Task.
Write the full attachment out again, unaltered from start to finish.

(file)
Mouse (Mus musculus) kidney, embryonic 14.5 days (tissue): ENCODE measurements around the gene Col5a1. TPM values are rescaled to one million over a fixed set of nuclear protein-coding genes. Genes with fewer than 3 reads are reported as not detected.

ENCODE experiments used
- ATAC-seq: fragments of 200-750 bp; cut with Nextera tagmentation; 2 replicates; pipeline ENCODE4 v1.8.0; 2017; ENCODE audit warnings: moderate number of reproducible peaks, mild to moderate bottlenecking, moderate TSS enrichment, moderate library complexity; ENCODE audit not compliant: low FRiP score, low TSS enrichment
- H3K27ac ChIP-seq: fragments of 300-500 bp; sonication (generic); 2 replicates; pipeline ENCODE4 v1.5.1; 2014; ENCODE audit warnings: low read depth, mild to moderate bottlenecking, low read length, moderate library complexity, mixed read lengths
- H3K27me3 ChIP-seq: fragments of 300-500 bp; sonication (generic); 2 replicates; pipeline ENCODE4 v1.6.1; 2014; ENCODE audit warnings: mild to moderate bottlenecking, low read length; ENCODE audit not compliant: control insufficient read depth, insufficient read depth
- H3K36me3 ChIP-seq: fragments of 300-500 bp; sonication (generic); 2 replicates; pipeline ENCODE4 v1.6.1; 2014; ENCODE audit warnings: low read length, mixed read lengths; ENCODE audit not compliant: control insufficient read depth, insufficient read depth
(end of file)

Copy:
Mouse (Mus musculus) kidney, embryonic 14.5 days (tissue): ENCODE measurements around the gene Col5a1. TPM values are rescaled to one million over a fixed set of nuclear protein-coding genes. Genes with fewer than 3 reads are reported as not detected.

ENCODE experiments used
- ATAC-seq: fragments of 200-750 bp; cut with Nextera tagmentation; 2 replicates; pipeline ENCODE4 v1.8.0; 2017; ENCODE audit warnings: moderate number of reproducible peaks, mild to moderate bottlenecking, moderate TSS enrichment, moderate library complexity; ENCODE audit not compliant: low FRiP score, low TSS enrichment
- H3K27ac ChIP-seq: fragments of 300-500 bp; sonication (generic); 2 replicates; pipeline ENCODE4 v1.5.1; 2014; ENCODE audit warnings: low read depth, mild to moderate bottlenecking, low read length, moderate library complexity, mixed read lengths
- H3K27me3 ChIP-seq: fragments of 300-500 bp; sonication (generic); 2 replicates; pipeline ENCODE4 v1.6.1; 2014; ENCODE audit warnings: mild to moderate bottlenecking, low read length; ENCODE audit not compliant: control insufficient read depth, insufficient read depth
- H3K36me3 ChIP-seq: fragments of 300-500 bp; sonication (generic); 2 replicates; pipeline ENCODE4 v1.6.1; 2014; ENCODE audit warnings: low read length, mixed read lengths; ENCODE audit not compliant: control insufficient read depth, insufficient read depth